Airport bonds comprise ~4% of outstanding muni debt1 and have long been a source of incremental yield in insurance company portfolios. While economically sensitive, the sector has proven resilient through prior disruptions including 9/11 and the 2008 financial crisis. Further, a rated municipal airport credit has never defaulted. The Coronavirus pandemic, however, has proven to be as great a challenge to the modern U.S. commercial aviation industry and its infrastructure as any disruption on record. By way of background, municipal airport bonds are usually secured by general operating revenues including airline fees, concessions and rents, parking fees, passenger facilities charges, etc. Airports are typically self-supporting entities that do not rely on general fund revenues of their host cities/metropolitan areas.
A Steep Descent
Pandemic related lockdowns, mandatory quarantines, international travel bans and a general shutdown in business travel brought air traffic to a halt in the spring of 2020. Passenger and airplane traffic both troughed in the April/May timeframe. While takeoffs and landings increased materially thru July (albeit with moderate load increases), passenger activity was more subdued. Passenger traffic changes are not related to airport size but rather the difference between the international and domestic travel cohorts. Intuitively, the broad-based international travel bans have stymied passenger recoveries while domestic travel has (slowly) begun healing. In general, airports with lower reliance on international passengers have fared better. In the aggregate, passenger volumes remain well below 2019 levels and the trend is pointing towards a multi-year recovery for the sector.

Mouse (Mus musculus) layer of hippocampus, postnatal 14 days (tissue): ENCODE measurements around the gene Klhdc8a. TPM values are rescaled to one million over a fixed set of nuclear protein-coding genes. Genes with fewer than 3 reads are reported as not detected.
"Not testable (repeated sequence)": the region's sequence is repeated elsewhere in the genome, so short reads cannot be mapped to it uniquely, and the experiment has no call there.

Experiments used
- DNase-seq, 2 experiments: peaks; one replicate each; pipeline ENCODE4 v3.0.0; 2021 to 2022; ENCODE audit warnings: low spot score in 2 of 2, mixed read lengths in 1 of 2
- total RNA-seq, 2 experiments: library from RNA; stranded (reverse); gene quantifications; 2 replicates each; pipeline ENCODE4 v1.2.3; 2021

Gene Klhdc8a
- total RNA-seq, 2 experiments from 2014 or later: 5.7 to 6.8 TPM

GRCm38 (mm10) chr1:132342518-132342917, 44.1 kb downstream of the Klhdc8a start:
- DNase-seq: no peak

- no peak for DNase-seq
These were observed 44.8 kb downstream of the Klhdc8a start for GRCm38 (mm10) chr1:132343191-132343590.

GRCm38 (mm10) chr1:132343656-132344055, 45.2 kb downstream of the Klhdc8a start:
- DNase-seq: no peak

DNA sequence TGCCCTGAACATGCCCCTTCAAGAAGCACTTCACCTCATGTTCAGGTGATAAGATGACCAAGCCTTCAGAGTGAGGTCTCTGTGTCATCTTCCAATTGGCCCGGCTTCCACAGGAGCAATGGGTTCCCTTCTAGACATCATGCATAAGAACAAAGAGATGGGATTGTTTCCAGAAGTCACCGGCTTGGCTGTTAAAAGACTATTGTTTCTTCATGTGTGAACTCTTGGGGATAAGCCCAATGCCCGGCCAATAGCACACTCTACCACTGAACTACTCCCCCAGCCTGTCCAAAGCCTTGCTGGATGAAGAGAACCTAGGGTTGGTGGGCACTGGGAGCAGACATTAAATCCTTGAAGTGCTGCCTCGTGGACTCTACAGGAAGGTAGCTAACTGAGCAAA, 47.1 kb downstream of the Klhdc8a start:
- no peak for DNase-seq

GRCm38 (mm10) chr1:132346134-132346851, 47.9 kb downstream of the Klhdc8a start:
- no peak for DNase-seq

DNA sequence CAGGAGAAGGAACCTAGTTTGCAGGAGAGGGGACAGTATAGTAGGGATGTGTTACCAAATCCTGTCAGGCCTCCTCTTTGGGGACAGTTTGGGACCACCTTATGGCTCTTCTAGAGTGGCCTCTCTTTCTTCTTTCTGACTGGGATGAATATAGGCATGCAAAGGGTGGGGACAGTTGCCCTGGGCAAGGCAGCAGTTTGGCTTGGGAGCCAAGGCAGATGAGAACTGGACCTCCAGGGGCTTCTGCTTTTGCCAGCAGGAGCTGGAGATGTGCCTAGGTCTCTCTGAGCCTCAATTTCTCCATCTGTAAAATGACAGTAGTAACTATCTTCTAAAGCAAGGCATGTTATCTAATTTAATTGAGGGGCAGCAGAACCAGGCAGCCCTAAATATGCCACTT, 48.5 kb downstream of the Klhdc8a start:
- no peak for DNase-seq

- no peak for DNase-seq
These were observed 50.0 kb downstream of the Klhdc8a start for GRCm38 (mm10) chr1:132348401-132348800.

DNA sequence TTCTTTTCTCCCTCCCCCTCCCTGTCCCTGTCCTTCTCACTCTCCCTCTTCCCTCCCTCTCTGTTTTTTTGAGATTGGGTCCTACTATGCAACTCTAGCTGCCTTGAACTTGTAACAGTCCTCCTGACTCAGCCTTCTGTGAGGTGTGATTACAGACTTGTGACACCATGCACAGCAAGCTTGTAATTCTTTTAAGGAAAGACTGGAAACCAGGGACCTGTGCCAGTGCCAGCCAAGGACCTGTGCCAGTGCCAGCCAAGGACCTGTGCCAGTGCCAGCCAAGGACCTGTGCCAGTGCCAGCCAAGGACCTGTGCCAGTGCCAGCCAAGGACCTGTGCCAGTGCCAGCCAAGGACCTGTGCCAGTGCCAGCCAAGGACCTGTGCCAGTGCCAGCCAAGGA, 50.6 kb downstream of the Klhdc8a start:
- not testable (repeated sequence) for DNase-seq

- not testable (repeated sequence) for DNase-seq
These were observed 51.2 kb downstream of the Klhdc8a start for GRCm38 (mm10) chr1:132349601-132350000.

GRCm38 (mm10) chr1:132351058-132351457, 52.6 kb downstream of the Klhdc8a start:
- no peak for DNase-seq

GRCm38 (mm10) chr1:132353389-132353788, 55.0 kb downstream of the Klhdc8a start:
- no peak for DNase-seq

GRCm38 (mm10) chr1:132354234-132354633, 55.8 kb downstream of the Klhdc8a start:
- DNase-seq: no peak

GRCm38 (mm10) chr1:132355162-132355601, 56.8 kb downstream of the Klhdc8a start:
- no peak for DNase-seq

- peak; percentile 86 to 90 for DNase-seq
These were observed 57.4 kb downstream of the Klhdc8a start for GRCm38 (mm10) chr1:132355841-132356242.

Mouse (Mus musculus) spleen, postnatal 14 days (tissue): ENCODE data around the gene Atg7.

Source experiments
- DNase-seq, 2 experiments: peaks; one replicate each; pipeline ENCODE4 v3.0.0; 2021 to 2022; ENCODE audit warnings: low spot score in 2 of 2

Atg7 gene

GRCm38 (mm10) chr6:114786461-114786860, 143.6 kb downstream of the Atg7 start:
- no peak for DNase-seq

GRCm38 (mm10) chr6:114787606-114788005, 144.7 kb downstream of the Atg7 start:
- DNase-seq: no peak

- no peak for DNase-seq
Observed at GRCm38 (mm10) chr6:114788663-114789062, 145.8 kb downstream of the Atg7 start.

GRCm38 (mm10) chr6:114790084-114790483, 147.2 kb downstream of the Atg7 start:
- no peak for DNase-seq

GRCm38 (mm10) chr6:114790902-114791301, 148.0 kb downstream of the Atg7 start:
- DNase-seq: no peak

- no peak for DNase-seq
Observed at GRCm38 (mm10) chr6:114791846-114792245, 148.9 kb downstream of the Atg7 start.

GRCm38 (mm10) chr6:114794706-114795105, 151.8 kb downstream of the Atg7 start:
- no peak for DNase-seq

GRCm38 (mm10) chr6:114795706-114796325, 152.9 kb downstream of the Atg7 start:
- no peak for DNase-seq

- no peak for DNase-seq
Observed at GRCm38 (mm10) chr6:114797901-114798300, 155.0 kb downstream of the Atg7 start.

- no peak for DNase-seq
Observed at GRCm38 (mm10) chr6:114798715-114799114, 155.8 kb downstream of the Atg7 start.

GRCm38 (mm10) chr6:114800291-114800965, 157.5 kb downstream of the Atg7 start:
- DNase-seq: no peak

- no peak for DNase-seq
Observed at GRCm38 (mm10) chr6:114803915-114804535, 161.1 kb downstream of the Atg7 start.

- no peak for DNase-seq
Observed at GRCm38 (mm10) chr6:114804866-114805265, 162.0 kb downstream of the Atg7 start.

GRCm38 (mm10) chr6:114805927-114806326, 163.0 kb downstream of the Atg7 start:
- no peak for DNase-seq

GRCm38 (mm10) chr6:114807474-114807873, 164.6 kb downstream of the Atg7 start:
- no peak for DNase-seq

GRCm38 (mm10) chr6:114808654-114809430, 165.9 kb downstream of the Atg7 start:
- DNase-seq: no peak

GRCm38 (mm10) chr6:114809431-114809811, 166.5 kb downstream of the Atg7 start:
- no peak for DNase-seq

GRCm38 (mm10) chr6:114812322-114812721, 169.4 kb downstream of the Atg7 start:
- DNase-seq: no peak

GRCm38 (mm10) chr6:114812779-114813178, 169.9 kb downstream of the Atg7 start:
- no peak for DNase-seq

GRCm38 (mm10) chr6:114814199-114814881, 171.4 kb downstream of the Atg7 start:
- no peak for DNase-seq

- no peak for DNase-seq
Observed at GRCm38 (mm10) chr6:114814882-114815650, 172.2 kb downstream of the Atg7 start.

Responding to the Crisis
Ratings agencies have thus far differed in approaches to ratings migration. S&P has broadly downgraded its airport sector. Moody’s and Fitch have taken a more measured perspective, perhaps anticipating the effects of additional government stimulus.
With air and passenger traffic dropping precipitously at the advent of the pandemic, airports have pivoted towards cost containment efforts to preserve capital (refinancing debt, postponing projects, etc.). Ultimately, balance sheet liquidity and access to the capital markets will provide a salve for the extended business disruption, though financial metrics will likely take years to return to their prior strength. While airport closures are unlikely (particularly for airports in critical locations), the travel industry recovery will likely be slow and uneven. Further, the recovery is being led by domestic leisure travel while business travel recuperation will be slower, impeded by a great number of employers remaining in work-from-home mode.
Savings For a Rainy Day
Broadly speaking, airports were in good fiscal health heading into the pandemic. Years of economic expansion created healthy balance sheets and subsequent buildups of liquidity. On average, hub-size airports had more than 450 days cash on hand (FYE-19), a measure of unrestricted liquidity that does not include Federal stimulus (CARES Act) or mandatory reserves. In other words, the average hub-sized airport could operate without reducing expenses in a zero-revenue scenario for 450 days before depleting reserves.